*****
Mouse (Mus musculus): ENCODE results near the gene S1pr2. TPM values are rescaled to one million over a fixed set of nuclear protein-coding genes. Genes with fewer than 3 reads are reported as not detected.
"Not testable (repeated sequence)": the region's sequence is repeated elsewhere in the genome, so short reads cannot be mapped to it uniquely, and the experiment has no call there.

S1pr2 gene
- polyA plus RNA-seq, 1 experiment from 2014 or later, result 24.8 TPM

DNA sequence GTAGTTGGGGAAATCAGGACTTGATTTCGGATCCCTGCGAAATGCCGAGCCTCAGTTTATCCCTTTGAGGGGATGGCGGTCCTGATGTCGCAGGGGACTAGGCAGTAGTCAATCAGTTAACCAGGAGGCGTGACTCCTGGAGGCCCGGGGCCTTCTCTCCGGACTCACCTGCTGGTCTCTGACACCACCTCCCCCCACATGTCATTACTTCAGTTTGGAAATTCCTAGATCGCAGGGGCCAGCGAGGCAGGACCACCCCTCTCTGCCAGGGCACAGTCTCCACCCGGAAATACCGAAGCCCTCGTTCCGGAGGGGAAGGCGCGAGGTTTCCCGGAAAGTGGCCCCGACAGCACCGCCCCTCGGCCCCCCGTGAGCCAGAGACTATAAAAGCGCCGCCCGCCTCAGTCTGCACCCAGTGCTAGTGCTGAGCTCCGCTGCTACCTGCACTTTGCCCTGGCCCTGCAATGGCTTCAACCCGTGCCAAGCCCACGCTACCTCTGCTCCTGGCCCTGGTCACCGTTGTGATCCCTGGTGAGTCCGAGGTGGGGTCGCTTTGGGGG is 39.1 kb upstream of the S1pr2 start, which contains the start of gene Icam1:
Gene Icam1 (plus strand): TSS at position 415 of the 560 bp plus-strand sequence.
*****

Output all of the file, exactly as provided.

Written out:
Mouse (Mus musculus): ENCODE results near the gene S1pr2. TPM values are rescaled to one million over a fixed set of nuclear protein-coding genes. Genes with fewer than 3 reads are reported as not detected.
"Not testable (repeated sequence)": the region's sequence is repeated elsewhere in the genome, so short reads cannot be mapped to it uniquely, and the experiment has no call there.

S1pr2 gene
- polyA plus RNA-seq, 1 experiment from 2014 or later, result 24.8 TPM

DNA sequence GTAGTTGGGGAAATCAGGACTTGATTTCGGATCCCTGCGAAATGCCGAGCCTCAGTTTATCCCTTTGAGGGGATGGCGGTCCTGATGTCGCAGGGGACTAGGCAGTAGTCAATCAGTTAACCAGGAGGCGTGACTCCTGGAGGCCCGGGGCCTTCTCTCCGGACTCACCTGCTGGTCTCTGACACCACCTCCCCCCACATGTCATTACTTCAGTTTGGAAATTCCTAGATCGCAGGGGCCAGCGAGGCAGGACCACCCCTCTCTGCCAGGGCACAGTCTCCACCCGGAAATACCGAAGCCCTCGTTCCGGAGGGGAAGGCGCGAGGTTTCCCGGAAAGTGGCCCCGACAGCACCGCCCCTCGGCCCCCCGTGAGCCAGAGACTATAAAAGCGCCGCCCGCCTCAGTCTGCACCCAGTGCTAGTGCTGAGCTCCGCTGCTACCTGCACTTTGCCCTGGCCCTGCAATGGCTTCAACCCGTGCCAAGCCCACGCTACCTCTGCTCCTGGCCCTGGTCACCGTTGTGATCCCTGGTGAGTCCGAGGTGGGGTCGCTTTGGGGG is 39.1 kb upstream of the S1pr2 start, which contains the start of gene Icam1:
Gene Icam1 (plus strand): TSS at position 415 of the 560 bp plus-strand sequence.